And the argument might be flawed because even if X is true, it doesn’t matter. It doesn’t matter because in the reality we are in, the logic of this argument doesn’t hold up, X or no X.

Or the argument could be weak, because the words are non-specific, and change in meaning as you go.

Feelings are real, and they can be shared. By all means, let us know. Feelings aren’t arguments. They are different. Arguments have evidence, specificity and logic that enable us to see how things are and to make them better.

Better to share our feelings than to pretend we have an argument to make.

Insightful data is called information

Data is everywhere around us, and most of it is simply noise.

The purpose of information is to inform, to help us change our minds. Information has a point of view, it’s useful. It turns data into actionable truth.

Getting more data isn’t the hard part. Turning it into information is.

About a year ago, 300 volunteers came together to create The Carbon Almanac. Yesterday, we won Book of the Year at the Data Literacy Awards.

Some of the charts and graphs in the book went through thirty or more iterations. Every one was fact-checked, footnoted and shared with dozens of reviewers before it was included.

There are countless ways to present data, but very few of them turn it into information.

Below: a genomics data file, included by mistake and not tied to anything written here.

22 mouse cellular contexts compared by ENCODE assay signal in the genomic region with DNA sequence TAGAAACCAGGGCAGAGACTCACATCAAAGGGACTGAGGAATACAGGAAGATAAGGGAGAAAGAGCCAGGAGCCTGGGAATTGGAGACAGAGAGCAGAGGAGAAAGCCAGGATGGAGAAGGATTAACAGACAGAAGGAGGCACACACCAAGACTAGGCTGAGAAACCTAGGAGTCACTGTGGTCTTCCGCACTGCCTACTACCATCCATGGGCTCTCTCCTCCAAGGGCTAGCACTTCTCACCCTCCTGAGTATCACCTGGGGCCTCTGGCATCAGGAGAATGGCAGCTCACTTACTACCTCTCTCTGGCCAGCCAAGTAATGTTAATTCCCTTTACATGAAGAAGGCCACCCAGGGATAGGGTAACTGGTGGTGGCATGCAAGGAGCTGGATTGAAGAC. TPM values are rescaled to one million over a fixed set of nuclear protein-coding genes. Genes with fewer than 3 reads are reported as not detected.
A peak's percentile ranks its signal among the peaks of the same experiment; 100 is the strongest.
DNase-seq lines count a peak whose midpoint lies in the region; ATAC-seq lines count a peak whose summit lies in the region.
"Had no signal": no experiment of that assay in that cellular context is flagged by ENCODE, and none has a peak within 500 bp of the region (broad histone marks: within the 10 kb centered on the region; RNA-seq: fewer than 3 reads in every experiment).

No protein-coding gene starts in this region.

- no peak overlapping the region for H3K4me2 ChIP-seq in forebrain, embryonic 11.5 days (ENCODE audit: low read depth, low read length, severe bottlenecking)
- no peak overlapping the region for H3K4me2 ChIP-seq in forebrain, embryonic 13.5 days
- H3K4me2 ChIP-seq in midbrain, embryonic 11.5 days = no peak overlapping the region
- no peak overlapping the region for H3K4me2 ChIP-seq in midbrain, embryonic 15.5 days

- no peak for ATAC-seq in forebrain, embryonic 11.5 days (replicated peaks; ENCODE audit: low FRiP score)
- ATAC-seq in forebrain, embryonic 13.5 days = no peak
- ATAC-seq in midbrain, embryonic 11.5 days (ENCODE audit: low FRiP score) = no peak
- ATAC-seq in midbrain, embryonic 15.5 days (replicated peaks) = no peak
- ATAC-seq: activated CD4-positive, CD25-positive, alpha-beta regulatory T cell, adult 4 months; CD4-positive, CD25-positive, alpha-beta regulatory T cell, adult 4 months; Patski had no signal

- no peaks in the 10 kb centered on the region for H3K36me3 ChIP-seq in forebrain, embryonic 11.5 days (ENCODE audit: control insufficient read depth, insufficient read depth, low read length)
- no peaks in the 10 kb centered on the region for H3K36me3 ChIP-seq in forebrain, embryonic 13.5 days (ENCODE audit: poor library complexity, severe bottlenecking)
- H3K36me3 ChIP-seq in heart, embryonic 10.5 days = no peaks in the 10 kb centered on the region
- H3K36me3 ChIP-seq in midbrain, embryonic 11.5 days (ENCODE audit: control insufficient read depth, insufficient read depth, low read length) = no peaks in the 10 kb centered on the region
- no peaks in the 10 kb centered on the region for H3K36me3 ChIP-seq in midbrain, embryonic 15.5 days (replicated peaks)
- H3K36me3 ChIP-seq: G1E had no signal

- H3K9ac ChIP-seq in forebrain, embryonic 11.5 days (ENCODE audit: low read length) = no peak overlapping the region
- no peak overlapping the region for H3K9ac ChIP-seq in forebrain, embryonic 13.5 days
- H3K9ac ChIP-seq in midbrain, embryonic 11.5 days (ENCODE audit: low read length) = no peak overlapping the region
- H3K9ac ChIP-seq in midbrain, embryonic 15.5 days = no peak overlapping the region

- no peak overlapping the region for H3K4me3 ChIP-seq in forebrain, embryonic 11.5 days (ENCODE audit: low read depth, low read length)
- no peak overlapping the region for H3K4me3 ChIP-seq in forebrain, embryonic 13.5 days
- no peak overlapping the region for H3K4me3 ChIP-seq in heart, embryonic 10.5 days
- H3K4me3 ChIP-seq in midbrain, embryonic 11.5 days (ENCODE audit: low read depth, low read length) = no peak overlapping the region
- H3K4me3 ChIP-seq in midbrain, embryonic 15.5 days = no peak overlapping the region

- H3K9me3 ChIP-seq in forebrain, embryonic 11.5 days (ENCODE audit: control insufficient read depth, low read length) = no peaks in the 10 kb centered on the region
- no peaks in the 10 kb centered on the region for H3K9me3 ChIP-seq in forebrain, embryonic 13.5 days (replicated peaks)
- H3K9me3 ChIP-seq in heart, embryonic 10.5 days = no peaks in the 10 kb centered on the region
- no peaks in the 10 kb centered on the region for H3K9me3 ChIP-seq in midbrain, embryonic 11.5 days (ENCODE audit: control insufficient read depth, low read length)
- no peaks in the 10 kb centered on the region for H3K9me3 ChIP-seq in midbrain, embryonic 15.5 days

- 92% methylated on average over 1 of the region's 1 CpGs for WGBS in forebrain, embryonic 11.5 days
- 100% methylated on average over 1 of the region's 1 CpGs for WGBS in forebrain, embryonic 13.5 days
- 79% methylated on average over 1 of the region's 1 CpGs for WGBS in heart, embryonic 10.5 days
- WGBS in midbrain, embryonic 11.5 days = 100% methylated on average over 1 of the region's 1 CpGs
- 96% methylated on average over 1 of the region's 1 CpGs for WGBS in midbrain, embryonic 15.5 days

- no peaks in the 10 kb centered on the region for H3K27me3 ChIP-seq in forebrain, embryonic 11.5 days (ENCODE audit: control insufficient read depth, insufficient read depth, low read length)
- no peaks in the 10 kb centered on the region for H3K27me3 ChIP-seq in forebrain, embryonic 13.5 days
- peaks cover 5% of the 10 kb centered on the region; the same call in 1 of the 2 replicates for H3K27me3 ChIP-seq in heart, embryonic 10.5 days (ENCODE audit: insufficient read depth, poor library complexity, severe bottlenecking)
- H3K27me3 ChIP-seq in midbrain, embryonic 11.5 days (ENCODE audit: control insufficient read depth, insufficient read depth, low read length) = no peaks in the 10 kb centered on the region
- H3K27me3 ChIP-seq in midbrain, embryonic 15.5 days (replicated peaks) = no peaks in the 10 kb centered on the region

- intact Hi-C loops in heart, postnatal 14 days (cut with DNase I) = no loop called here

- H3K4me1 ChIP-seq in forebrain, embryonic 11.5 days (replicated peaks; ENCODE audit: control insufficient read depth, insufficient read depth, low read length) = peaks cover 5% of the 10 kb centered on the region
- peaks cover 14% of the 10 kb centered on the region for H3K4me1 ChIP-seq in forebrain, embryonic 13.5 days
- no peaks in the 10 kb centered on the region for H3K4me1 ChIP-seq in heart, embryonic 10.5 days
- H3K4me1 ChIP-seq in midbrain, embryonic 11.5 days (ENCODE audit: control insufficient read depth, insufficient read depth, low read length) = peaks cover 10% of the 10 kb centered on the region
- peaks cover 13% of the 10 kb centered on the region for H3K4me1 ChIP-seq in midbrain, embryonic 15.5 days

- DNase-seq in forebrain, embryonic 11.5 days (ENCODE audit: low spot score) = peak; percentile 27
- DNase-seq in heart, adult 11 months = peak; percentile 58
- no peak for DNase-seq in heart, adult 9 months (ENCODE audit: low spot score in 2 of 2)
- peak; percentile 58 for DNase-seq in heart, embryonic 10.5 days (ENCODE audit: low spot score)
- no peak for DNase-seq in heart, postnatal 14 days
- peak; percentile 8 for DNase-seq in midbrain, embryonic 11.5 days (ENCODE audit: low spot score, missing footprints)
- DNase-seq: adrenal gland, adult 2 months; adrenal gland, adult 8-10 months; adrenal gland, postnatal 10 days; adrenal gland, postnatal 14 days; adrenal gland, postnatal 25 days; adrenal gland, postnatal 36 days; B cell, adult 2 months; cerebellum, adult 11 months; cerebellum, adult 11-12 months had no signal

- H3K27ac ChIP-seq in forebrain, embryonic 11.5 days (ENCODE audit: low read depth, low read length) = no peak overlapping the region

I’m lucky to have stood next to the insightful, skilled and focused experts who put so much into explaining what’s happening all around us. I hope you can check out the work. And share a copy.

Here’s to a new year filled with peace of mind and possibility.

All jokes are inside jokes

Someone’s not going to get it.

That doesn’t mean it wasn’t funny to you. It simply means that culture works because, for a moment, a group of people share a history, an understanding and a point of view.

When a design or a song or a riff fails, it might be because there weren’t enough insiders to get it.

Scale and the small business (freelancer grid)

Which quadrant is your goal?

The industry giants want tonnage. Undifferentiated, commodity-priced, regularly delivered, consistent work for hire. They’re not going out of their way for freelancers that are bespoke, artisanal or even ‘better.’ They simply want to meet spec at the best price. They can keep you very busy, and they might even pay on time.